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Are you missing tax breaks?

By Garry Angus


"People with disabilities may be missing significant tax breaks on their yearly returns to Canada Revenue," says Doug Lagasse, the TaxAid Western Canada / Maritimes Client Contact.

His company's TaxAid service (toll free 1-866-829-4446) – a division of the firm of Ken Lagasse chartered accounting – provides a free tax review for people with a disability, their families, or those supporting them financially. Under the free service, a client's last ten years of returns can be reviewed, which may reveal significant refunds.

According to Lagasse, one of the most significant issues is "where there have been misunderstandings over who qualifies for the disability tax credit (DTC)." In 2002 the federal government made "significant changes," according to Revenue Canada, "to make the eligibility criteria easier to understand. " But, says Lagasse, "there are still gray areas in interpretation."

"The DTC is not based on the disability one has, but how it affects you," says Lagasse.

"For example, you do not automatically qualify for a DTC if you have an artificial limb, but if you cannot walk a short distance - say 150 metres- without moderate to severe pain, or it takes a significantly longer time to do so than a healthy person of your age, then you will likely qualify."

Under the Income Tax Act, a qualified person from the following list must certify a person for eligibility for the DTC: medical doctors, optometrists, audiologists, occupational therapists, psychologists, and speech-language pathologists.

According to Lagasse, " A lot of the doctors and people with disabilities assume that how the disability affects you must be a lot more severe than the actual intent or requirements of the tax legislation."

As Lagasse explains, physicians may not necessarily be trained in the area of disability tax legislation, "nor in many cases see it as their job to know this area."

"So a lot of them think that the severity needs to be a lot more than not only the intent of the legislation but the precedents being set by the tax courts in the last five years."

Lagasse says, "It is still subjective, and always leads to gray areas, and always requires that doctors somehow qualify the patient based on his/her knowledge of the intent of the tax legislation, and there you have the difficulty."

The TaxAid service looks at a combination of the legislation and records from their database of tax court case decisions to help determine who qualifies for the DTC, he says. "Because we know who qualifies and who doesn't based on our past history of helping our clients, in a nutshell, we insure everybody with a disability, their families and caregivers receive the credits and refunds they are entitled to."

Another feature of the TaxAid service are its free 'Tax Reduction Clinics' - held at various public locations in the lower mainland since last year. With over 13 successful clinics held so far, and more B.C. and Ontario dates just announced for the new year, client feedback for this service has been quite good, says Lagasse.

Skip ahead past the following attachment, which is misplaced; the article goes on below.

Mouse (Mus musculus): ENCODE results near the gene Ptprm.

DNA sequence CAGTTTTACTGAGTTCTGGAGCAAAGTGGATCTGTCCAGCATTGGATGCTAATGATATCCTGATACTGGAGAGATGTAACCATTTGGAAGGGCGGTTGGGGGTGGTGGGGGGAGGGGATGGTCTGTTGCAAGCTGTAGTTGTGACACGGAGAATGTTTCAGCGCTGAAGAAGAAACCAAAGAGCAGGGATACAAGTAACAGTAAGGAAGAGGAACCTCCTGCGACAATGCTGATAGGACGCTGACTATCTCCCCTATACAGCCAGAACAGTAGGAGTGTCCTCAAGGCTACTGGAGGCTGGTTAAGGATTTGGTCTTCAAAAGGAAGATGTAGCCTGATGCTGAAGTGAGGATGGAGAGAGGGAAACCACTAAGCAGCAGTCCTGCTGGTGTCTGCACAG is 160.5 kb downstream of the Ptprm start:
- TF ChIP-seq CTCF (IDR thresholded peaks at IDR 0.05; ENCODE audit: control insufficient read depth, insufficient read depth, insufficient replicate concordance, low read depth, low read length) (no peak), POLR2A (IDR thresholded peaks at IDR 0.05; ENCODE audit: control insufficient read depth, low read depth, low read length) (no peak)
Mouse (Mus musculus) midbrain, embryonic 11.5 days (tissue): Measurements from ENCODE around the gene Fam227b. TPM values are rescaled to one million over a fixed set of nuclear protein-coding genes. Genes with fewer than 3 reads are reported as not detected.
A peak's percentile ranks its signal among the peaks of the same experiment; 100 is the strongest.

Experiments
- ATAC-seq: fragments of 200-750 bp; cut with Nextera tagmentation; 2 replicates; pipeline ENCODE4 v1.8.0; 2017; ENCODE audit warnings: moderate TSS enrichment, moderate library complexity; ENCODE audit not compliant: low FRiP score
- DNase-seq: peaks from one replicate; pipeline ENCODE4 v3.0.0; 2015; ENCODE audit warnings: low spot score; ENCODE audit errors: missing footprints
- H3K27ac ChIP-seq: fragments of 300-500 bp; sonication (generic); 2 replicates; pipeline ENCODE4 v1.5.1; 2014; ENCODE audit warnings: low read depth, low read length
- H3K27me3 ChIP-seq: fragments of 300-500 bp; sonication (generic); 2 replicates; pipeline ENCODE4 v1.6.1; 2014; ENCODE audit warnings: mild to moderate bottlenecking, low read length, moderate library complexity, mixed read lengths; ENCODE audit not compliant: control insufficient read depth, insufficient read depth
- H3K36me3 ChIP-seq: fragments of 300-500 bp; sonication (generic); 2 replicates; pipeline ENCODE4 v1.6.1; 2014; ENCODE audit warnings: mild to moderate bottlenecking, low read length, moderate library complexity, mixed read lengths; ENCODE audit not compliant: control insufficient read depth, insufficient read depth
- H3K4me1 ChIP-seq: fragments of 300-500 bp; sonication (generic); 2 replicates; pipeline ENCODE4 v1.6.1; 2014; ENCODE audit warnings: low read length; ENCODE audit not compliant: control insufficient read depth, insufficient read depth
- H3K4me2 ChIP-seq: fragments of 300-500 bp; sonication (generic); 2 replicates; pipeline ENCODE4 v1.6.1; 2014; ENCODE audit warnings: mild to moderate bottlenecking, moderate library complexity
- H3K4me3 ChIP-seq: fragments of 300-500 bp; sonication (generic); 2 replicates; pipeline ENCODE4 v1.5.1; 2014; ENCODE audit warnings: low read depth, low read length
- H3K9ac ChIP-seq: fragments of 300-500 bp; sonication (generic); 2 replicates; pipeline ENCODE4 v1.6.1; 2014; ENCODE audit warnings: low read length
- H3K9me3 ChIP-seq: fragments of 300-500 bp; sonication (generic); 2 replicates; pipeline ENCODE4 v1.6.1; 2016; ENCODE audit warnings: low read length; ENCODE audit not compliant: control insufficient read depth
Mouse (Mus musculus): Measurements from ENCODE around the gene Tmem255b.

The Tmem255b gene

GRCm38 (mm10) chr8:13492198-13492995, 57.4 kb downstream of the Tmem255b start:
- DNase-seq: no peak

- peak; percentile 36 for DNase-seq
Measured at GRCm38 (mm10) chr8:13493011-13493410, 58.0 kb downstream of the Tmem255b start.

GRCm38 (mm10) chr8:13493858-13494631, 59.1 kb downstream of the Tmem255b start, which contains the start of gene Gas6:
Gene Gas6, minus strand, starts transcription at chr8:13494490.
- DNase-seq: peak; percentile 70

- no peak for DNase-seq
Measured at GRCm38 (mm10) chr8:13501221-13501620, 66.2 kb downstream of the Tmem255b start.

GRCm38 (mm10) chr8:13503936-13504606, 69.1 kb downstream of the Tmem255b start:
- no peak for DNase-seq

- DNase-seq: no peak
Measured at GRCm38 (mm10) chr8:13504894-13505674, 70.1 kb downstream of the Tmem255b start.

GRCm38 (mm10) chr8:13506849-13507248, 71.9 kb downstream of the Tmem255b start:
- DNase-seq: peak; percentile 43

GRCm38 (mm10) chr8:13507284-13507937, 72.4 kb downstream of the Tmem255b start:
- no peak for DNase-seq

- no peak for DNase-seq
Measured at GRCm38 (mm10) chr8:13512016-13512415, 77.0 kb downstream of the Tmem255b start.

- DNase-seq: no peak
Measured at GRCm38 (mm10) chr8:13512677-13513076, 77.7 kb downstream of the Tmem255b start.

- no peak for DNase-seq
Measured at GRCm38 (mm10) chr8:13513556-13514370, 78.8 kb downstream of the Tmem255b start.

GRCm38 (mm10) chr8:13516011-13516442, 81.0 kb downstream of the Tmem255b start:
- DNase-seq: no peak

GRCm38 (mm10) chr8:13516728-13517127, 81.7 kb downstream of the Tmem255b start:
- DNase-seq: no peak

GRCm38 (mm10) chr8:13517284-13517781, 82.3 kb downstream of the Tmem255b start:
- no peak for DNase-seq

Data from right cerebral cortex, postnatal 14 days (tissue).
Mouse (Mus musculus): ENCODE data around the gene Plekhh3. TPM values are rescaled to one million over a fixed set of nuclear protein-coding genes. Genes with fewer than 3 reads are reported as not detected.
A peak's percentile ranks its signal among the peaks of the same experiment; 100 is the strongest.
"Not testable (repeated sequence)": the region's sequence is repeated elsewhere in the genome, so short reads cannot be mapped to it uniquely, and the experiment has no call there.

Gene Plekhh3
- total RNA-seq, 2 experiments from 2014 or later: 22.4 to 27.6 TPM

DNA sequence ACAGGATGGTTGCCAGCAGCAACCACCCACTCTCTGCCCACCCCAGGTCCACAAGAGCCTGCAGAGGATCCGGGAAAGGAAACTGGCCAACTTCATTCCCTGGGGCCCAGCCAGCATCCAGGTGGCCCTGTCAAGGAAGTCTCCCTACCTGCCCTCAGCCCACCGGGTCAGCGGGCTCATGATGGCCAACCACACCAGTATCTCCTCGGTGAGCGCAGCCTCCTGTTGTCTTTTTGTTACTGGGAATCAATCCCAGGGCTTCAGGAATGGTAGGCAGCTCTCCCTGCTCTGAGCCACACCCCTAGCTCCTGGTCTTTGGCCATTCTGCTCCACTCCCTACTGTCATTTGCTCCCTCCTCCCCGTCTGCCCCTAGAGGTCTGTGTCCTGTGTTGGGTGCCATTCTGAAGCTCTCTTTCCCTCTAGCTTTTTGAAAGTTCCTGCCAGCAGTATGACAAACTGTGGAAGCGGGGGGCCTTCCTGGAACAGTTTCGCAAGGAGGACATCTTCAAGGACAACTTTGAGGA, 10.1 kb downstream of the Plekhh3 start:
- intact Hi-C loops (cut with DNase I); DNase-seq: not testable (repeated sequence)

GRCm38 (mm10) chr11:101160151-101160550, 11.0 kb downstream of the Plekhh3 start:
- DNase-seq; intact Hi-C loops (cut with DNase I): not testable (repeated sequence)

"In the Tax Reduction Clinics we cover 7 tax credits or deductions that are applicable to people with disabilities, a family member or caregiver," says Lagasse. These seven topics covered are: the disability tax credit; the caregiver tax credit; infirm dependent tax credit; childcare expenses; medical expenses; attendant care expenses; eligible dependent tax credit.

"Eligibility [for a tax credit or deduction] depends on numerous factors including income levels, severity of infirmity, relationships, timing, other claims," says Lagasse.

"Many people with disabilities have low incomes and so a large part of what may be available in the way of tax reductions cannot be utilized by the person with the disability but can be transferred to a relative or caregiver."

According to the TaxWise website (www.taxwise.ca/taxaid), irrespective of a clients income level, the Tax reduction Clinics are intended for: anyone who has suffered a mental or physical illness or injury that markedly affects daily living during the last ten years; anyone under prolonged medical care; those who are providing financial support of any kind to a person with disabilities or infirmities; or anyone with significant personal medical expenses.

"After the clinics, we generally offer free tax reviews, and they can be done over the phone as well," says Lagasse.

In order to cover the costs of providing its free services, TaxWise charges a "one-time contingency fee, based on successful outcomes, to those who wish to take the next step and engage our accountants to prepare and submit their claims to CRA," according to their website.

When asked if he had any parting tips for people with disabilities seeking to maximize their tax return credits and deductions, Lagasse said: "Don't assume that you have maxed out your tax refunds in this [disability tax credit] area. Because of transferability issues, families should take a close look as well."

"The difficulty is who are you going to find to help you out with that, because tax professionals in this area are few and far in between. Of course, they could call us, but I wish there were more people out there because we can't cover everybody."

The TaxAid toll free number in B.C. is: 1-866-829-4446.

 

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